Italian electronica duo Niagara burst onto my speakers with their previous album “Don’t Take It Personally” and they returned late in 2016 with a more psychedelic and unconventional album “Hyperocean”. Full of weird ambient noises, unusual drum beats and robotic voice overs, it’s an avant garde turn in their style.
It’s a difficult album to initially get into as its far less immediate than their previous works. The title track has an unusual pulsating rhythm and shuffle beat that is robotic and initially unintuitive. However over repeated listens, you appreciate the power that throbs throughout although the big anthem track “Escher Surfers” is both catchy and inventive. It has a crisp and confined grit synth that jams away before a more freeform wave of sound washes over the middle sections.
On the whole though, this album is a dark and broody affair. “Blackpool” is dank and bass heavy with rumbling kickbeats and sub woofed basslines hiding demonic whispers. “Mizu” and “Firefly” veer towards detuned ambient textures whilst “Fogdrops” focuses on a marching warped synths and marching band electro beats that all smash together in a hazy melee. “Roger Water” pushes a more industrial vibe and again focuses on a pulsating sound that permeates the album. It’s different – but on long listens can induce a bit of a headache.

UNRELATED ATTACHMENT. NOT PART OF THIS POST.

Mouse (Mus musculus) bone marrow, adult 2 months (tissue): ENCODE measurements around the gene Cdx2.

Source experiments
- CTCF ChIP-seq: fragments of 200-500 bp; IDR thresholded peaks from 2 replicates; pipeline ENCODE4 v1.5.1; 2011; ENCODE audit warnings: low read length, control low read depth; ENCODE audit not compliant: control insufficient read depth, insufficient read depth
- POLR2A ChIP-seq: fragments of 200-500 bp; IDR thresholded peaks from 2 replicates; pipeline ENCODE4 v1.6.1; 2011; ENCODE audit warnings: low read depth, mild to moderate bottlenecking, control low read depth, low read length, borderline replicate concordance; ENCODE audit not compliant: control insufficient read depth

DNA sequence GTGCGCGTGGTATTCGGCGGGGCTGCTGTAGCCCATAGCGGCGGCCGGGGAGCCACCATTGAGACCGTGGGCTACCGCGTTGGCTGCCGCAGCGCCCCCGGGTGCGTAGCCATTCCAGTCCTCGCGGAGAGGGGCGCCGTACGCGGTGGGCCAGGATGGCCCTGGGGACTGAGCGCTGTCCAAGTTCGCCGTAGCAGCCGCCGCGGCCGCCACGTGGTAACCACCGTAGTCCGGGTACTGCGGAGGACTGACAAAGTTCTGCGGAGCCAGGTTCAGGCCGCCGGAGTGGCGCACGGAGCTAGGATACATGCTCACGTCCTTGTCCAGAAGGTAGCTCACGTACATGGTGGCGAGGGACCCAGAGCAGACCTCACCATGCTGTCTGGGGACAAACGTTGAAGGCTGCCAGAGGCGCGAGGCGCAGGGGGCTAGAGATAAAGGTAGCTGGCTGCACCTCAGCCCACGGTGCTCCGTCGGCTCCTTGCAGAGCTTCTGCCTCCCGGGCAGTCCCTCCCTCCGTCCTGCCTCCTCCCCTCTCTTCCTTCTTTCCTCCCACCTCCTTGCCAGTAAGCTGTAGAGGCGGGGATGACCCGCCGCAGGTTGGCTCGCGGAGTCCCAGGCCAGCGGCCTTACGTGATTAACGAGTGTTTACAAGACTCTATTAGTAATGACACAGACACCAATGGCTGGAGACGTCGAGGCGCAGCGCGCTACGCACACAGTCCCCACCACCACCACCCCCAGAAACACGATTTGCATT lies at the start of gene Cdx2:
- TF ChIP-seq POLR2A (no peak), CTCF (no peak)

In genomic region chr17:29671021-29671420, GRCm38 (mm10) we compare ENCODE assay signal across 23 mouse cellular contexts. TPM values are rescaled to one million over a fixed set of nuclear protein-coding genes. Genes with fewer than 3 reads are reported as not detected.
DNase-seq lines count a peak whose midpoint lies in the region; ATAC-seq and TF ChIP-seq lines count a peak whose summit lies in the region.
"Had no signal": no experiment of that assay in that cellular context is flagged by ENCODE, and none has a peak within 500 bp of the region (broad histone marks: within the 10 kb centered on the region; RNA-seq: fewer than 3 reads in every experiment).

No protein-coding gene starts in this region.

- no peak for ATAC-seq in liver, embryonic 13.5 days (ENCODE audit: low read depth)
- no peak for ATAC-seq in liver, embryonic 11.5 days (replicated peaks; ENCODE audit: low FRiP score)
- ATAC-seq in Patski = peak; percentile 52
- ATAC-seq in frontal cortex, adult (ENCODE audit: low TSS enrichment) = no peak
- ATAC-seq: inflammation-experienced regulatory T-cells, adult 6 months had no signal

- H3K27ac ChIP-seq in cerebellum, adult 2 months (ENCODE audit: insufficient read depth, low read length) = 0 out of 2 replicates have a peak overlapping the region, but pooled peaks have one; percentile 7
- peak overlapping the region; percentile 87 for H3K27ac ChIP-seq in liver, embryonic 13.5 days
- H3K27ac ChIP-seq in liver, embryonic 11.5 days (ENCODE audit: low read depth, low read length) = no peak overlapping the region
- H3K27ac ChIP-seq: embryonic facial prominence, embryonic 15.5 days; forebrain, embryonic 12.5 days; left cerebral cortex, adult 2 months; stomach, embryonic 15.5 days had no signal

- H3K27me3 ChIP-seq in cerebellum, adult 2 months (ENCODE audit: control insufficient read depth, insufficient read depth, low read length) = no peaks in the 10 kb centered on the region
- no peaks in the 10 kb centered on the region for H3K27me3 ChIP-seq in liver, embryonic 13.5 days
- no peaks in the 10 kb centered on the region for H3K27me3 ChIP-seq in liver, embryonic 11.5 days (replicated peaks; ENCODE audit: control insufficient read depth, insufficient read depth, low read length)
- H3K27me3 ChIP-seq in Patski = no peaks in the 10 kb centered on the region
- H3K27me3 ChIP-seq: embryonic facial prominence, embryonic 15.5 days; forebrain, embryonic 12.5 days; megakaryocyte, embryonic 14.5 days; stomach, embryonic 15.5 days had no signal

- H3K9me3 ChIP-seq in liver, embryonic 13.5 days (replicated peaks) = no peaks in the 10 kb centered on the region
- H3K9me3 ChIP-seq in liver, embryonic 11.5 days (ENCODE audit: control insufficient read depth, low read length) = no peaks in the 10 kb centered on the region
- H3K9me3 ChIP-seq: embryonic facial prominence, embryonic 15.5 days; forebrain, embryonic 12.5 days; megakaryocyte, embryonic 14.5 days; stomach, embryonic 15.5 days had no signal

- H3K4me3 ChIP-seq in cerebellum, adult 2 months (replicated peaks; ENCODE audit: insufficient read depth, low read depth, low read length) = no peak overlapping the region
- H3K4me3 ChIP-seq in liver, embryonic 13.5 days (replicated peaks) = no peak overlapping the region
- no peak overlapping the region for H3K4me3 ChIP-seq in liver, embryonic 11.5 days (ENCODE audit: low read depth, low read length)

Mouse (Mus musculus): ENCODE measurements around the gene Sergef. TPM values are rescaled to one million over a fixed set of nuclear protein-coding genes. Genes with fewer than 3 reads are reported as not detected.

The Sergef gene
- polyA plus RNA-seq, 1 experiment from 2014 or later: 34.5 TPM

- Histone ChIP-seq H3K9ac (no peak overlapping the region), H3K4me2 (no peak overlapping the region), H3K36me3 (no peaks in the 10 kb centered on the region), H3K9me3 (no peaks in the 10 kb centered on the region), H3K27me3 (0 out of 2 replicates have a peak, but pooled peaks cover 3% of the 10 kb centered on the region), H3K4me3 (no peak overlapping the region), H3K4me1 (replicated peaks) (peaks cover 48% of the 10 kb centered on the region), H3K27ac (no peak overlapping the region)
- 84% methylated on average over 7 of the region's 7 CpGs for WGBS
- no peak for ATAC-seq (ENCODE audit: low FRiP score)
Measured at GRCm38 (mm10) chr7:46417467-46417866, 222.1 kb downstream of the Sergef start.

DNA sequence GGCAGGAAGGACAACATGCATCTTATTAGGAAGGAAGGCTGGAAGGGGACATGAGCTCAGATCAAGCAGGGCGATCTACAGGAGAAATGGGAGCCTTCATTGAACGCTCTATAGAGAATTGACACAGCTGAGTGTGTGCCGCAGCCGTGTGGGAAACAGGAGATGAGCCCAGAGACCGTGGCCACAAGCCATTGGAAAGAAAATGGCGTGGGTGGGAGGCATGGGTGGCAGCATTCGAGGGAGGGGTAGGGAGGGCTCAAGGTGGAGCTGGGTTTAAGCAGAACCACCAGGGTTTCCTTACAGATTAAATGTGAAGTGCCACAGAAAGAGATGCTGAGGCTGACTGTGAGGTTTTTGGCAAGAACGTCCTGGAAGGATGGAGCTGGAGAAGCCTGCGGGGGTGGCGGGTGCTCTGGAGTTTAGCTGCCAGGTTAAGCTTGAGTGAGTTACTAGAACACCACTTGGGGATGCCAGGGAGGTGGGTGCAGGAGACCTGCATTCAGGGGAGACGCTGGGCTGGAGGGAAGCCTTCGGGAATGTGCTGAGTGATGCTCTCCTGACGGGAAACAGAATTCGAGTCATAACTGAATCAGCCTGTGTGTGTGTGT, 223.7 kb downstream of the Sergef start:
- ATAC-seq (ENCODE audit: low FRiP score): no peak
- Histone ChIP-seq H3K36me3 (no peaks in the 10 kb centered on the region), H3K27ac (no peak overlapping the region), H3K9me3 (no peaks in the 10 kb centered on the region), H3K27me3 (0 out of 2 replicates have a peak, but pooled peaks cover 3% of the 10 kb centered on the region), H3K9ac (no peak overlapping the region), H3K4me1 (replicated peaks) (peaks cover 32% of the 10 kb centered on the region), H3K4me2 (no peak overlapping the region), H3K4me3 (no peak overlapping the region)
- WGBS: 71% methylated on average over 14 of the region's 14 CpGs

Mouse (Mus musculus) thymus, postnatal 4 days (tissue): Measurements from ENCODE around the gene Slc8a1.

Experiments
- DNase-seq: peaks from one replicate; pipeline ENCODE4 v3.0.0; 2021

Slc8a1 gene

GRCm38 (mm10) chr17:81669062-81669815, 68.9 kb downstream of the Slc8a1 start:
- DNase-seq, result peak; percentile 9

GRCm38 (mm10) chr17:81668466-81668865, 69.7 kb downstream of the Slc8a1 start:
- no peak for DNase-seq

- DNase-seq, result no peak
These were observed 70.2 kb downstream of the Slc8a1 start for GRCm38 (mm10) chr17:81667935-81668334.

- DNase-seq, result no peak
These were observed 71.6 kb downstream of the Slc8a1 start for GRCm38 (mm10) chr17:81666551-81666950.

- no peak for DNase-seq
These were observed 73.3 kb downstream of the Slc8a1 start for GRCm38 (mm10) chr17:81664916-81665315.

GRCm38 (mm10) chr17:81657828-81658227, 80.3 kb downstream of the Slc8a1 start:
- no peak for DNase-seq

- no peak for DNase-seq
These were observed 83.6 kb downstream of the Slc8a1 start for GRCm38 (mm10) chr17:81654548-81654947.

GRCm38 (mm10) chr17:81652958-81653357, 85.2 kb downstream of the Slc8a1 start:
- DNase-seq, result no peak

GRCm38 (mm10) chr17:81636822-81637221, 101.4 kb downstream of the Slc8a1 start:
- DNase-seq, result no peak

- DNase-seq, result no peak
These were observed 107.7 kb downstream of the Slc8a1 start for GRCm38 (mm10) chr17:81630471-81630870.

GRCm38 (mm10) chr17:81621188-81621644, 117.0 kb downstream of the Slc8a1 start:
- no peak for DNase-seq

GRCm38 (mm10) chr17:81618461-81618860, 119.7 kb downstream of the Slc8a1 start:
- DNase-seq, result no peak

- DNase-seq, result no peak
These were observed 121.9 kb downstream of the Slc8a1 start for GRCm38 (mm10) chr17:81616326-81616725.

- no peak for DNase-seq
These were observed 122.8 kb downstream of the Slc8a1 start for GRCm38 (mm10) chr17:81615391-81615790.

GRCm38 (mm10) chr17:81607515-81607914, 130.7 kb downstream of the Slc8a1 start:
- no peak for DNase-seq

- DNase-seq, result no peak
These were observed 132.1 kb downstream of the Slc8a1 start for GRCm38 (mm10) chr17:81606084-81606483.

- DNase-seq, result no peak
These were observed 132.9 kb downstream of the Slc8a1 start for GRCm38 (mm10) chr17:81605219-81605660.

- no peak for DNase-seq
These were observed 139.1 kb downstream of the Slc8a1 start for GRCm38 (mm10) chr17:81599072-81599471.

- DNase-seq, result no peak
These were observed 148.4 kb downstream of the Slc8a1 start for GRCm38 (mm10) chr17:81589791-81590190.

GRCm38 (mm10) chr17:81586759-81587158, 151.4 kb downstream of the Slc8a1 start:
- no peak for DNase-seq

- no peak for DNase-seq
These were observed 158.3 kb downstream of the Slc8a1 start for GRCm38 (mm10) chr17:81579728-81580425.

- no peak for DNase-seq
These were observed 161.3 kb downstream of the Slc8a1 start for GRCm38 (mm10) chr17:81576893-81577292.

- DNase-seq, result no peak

However, I’m being quite harsh. Niagara’s unconventional direction is why I really enjoyed their earlier work in the first place. “Drift” is a perfect example of their style working at their best. There’s just the right amount of creepy robot weird and just enough of a detuned melody to balance the two perfectly. “Solar Valley” magically flips between hip hop beats and electronica orgasms beautifully too. The change up to the euphoric ending is inventive and showcases the best use of the weird stumbling marching beat that continues to repeat during the album itself. “Twin Horizon” pushes things into a more spacious angelicness for some quiet before the abstract 11 minute “Alfa 11” rounds off the album with industrial ambience in all its harshness providing a visceral and uncompromising finale.
I must admit that the album did not play into my expectations and whilst melodically, I feel like it’s a step back for the duo, there’s a sense of complete abandonment here as they experiment and go nuts with lots of different types of ways to push sound design to create a knife-edge emotion. For me personally, it’s a bit hit and miss, but I really appreciate the fact there are people outexp there refusing to sit still in genre boxes and be good little artists. We need them.
Recommended Track : Escher Surfers